Christian and Muslim leaders meet in Rome and pledge 'solidarity' with the poor and needy

A top-level meeting of Catholic and Muslim leaders has endorsed the "humanising and civilising" role of both religions.

The Vatican interfaith colloquium did not gloss over differences or "particularities". But delegates chose to focus on what they have in common, especially when working with the most deprived people in society.

The fourth meeting of the Pontifical Council for Interreligious Dialogue and the Royal Institute for Inter-Faith Studies in Rome looked at Christian and Muslim perspectives, shared values and how both faiths reach out to the needy and the vulnerable.

Cardinal Jean-Louis Tauran, president of the council, presided over the Catholic delegation and Prince El Hassan bin Talal of Jordan, chairman of the Royal Institute, headed the Muslim delegation.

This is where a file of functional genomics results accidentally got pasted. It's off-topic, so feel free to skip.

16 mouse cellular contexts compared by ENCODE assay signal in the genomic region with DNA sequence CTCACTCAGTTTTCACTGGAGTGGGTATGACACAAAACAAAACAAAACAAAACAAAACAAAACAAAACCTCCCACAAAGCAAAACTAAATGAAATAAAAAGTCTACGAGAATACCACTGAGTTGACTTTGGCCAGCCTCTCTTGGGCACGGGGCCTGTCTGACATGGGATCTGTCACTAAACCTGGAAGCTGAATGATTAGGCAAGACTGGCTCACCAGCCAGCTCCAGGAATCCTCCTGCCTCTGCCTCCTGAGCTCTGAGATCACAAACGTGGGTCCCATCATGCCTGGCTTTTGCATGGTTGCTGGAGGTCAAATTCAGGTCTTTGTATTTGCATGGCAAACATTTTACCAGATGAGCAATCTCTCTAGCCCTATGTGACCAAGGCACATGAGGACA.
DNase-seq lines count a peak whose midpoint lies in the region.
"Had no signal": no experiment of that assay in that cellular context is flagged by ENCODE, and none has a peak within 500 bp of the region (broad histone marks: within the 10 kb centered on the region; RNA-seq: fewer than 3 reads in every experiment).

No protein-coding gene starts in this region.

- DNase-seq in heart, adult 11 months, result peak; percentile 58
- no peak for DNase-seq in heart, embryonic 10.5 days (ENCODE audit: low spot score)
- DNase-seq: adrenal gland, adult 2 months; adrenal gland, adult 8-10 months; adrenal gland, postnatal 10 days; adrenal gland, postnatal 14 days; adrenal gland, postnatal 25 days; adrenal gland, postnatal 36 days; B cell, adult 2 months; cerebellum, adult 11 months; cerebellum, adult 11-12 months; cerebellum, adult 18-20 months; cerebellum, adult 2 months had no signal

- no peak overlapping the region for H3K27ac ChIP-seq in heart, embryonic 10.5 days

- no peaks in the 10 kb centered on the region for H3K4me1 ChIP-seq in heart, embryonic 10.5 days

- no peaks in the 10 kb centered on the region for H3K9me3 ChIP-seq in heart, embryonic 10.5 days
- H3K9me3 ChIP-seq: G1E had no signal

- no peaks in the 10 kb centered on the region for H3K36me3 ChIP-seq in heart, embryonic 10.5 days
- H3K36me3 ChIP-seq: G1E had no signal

Both delegations were received by Pope Francis while in Rome for the council meeting.

Pope Francis said: "Dialogue is going out of ourselves, with a word to hear the word of the other. The two words meet, two thoughts meet. It is the first step of a journey. Following this meeting of the word, hearts meet and begin a dialogue of friendship which ends with holding hands. Word, hearts, hands. It's simple. A little child knows how to do it."

At the end of the colloquium, the delegates said in a statement: "We share beliefs and moral values. Our commonalities are much more than our particularities, and they constitute a solid basis peacefully and fruitfully living together, also with persons of good will who do not profess a particular religion."

They said both faiths were humanising and civilising "when their followers adhere to their principles of worshipping God and loving and caring for the other."

They pledged "solidarity" with the needy and also said help to the poor should be offered out of compassion and for the sake of God's favour. "It should never be used to proselytise," they said.